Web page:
Hesston College has long been known as a great place to start. Since 2006, the college has placed a new emphasis on researching specific elements of the learning experience and implementing classroom changes to continue providing an educational experience among the best in the country.
The nationally normed student surveys used by the college demonstrate strong academic preparation, course excellence and overall student satisfaction with the Hesston Experience. Hesston faculty have always worked to improve the classroom experience. Thanks to this data-driven approach, however, the college is able to make smart shifts and tweaks to courses and instructional methods.
“Our faculty and staff care about improving the student experience,” said Dr. Nelson Kilmer, who chairs the science and math division and analyzes and interprets Hesston’s survey results. “We always want to know how we can improve. We care deeply about our students’ learning.”
That attention to student learning is paying off in big ways. Hesston’s results from the most recent round of surveys position Hesston as a leader in outstanding academics and overall student experience – and not just among two-year colleges nationally, but four-year institutions as well.
According to the 2012 Individual Developmental Education Assessment (IDEA) – which measures instructional effectiveness at two-year, four-year and graduate colleges and universities – three fourths of Hesston College courses rank in the top half of all courses taught nationwide.
“Our results show that we are finding success in the efforts we make to be caring and people centered,” said Dr. Sandra Zerger, vice president of Academics.
Hesston’s student-centered approach is closely aligned with items students consider most important. The Student Satisfaction Inventory (SSI) – a widely used survey administered by Noel-Levitz – helps Hesston College understand both what students consider important in their college experience and how the college does at satisfying those needs and expectations. The results also show how Hesston compares to private four-year institutions nationwide. Hesston students’ top three priorities for their college experience are faculty knowledge, excellent instruction and valuable course content within their major – the same priorities for four-year students. In 2009, Hesston College students’ satisfaction was an average of 20 percentile points higher than the national average at private four-year colleges. Three years later, the average difference was 23 points higher. The 2012 SSI results also show that the average Hesston College student satisfaction was 96 percent in relation to the importance of an item, compared to 85 percent of students at private four-years on the same items.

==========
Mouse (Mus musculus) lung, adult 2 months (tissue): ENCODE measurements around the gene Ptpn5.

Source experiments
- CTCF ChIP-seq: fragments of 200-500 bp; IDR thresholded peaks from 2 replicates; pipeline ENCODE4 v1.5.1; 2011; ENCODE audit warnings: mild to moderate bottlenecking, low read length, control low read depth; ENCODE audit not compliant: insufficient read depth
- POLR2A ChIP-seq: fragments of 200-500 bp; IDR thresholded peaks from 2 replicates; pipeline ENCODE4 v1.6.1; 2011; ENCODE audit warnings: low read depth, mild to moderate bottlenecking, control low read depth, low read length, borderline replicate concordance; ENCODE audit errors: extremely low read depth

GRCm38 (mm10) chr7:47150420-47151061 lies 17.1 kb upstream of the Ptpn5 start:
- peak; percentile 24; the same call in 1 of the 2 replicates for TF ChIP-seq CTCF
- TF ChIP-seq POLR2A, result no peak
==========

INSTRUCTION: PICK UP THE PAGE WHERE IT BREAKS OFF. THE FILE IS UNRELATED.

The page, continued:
Student learning and intellectual growth are explored by both the SSI and the Community College Survey of Student Engagement (CCSSE), which measures Hesston against itself and other two-year institutions.
According Mallory Eicher ’13, a President’s Scholar and Dean’s List student from Berne, Ind., (seen on the cover)students don’t want to passively listen to lectures and memorize miscellaneous facts. She says they want an interactive environment that challenges them to work together to solve real problems.
“My interactive class discussions and projects at Hesston push me to think critically and to think for myself,” Eicher said. “I am encouraged to integrate learning from across my classes in a way that helps me discover things in meaningful ways.” Eicher and her classmates started at Hesston the fall after the college was ranked the number 2 two-year college in the nation by Washington Monthly magazine. That ranking was heavily based upon the college’s graduation rates and data from the 2009 CCSSE. Data from the 2012 CCSSE indicate positive change on campus.
Hesston College has exceeded the results in every CCSSE benchmark area that garnered the No. 2 ranking. The college now has the highest reported scores in the nation in the areas of student-faculty interaction and support for learners. In addition, Hesston is hundredths of a percentage point shy of the highest reported score for academic challenge.
“These results affirm the hard work our faculty and staff do day in and day out to provide our students with an exceptional learning experience,” said President Howard Keim. “Instead of using them to sit back and say ‘We’ve arrived,’ we use them to get better.”